Right, now we get into a bit of chemistry.
Your diesel car will run fine on cooking oil but it’s too viscous, so what we have to do is reduce the viscosity. This is the only reason you need to modify the oil. It’s all about viscosity, so that when your car starts from cold in the morning, the liquid is thin enough that your injectors can inject it into the engine.
So how do we modify it? Well let’s have a look at what an oil molecule looks like. Essentially it’s shaped like an uppercase E. The horizontal lines are long carbon chains and the vertical line is a three carbon glyceride. This is where we get that term triglyceride from. The physical structure of the molecule makes it quite bulky, and this is why oil is quite thick, as the bulky structure means that the molecules don’t flow over each other very easily.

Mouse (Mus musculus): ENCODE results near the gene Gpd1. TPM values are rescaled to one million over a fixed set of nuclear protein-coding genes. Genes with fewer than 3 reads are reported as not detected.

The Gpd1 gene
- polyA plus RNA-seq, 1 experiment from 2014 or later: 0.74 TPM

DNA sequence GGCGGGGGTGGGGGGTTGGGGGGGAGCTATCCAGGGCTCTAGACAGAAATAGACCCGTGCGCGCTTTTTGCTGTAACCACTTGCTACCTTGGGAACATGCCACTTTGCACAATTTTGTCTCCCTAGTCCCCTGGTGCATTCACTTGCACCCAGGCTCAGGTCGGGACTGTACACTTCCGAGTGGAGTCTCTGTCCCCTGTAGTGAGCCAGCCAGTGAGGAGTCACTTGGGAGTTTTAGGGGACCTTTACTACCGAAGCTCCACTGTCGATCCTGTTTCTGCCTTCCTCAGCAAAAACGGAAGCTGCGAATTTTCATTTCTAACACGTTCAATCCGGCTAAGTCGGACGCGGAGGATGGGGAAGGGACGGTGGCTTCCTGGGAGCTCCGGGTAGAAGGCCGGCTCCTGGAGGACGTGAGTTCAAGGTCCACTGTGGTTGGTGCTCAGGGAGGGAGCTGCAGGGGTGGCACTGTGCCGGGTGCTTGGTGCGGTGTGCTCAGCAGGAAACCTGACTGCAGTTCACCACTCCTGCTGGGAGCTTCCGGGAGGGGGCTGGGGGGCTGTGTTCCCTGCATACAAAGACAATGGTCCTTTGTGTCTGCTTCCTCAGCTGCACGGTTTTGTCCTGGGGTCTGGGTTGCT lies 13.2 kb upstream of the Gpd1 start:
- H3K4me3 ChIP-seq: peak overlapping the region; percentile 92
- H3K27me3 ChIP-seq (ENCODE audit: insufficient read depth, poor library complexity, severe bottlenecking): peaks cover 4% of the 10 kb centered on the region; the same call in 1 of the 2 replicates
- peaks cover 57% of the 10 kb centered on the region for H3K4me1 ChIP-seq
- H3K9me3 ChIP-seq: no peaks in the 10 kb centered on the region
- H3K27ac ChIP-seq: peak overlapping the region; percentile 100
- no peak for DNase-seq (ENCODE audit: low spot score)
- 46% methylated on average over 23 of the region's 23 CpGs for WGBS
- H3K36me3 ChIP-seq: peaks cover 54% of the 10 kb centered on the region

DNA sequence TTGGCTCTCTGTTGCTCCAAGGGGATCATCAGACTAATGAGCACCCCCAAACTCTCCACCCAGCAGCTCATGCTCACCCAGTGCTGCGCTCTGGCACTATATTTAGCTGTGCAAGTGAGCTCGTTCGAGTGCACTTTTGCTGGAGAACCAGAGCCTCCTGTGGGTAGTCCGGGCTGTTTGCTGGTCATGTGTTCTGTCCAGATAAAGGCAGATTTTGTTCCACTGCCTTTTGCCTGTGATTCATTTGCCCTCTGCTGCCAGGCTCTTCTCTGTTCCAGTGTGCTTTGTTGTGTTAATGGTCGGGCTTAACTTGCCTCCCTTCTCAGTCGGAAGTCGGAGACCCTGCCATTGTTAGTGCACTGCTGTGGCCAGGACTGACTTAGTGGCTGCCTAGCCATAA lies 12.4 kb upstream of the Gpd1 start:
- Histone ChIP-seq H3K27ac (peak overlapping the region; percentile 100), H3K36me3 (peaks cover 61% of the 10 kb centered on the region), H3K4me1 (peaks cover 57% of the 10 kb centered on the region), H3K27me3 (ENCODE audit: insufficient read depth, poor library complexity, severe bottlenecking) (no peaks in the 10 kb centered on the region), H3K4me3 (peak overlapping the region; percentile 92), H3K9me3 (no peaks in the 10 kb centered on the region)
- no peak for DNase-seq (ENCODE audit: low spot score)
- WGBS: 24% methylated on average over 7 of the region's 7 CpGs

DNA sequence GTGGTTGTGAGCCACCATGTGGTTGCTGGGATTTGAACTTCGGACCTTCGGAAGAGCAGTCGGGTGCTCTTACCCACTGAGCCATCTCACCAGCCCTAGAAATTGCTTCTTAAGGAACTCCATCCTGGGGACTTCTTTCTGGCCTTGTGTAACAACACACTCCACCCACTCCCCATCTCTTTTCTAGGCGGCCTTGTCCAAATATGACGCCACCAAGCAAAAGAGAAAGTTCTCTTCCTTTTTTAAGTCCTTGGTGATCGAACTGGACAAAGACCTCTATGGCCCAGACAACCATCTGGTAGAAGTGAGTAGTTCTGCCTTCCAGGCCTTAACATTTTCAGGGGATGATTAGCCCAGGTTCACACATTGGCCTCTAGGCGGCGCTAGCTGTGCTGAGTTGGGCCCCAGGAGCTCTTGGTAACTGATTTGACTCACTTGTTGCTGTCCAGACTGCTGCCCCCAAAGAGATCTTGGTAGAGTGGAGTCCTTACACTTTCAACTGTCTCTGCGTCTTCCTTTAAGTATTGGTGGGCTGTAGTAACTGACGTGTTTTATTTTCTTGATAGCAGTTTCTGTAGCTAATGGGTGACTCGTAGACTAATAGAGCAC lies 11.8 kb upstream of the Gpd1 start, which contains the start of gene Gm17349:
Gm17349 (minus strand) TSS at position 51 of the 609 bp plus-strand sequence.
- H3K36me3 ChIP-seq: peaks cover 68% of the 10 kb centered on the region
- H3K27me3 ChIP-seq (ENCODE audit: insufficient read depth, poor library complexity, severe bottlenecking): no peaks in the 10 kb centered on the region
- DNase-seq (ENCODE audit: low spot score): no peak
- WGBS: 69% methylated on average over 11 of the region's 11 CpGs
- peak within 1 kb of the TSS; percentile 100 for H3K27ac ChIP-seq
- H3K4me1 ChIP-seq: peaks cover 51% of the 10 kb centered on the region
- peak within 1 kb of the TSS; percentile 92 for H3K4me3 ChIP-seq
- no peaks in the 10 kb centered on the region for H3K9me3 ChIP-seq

So to reduce the viscosity, we need to break up this structure. Essentially what we are doing is splitting off the three horizontal carbon chains from the glyceride backbone.
This is done with a process called transesterification.
if you look on the web you will find plenty of information about it, but unfortunately, a lot of it is wrong. The standard method of doing this involves complex measurements of the oil content, followed by a process where the oil is heated, and then cleaning processes afterwards. The reason that people use these methods is that they don’t understand much chemistry.
For this reason, I designed my own method, which is foolproof and works at room temperature. Details are here. Tomorrow I’ll talk about which cars run best on bio diesel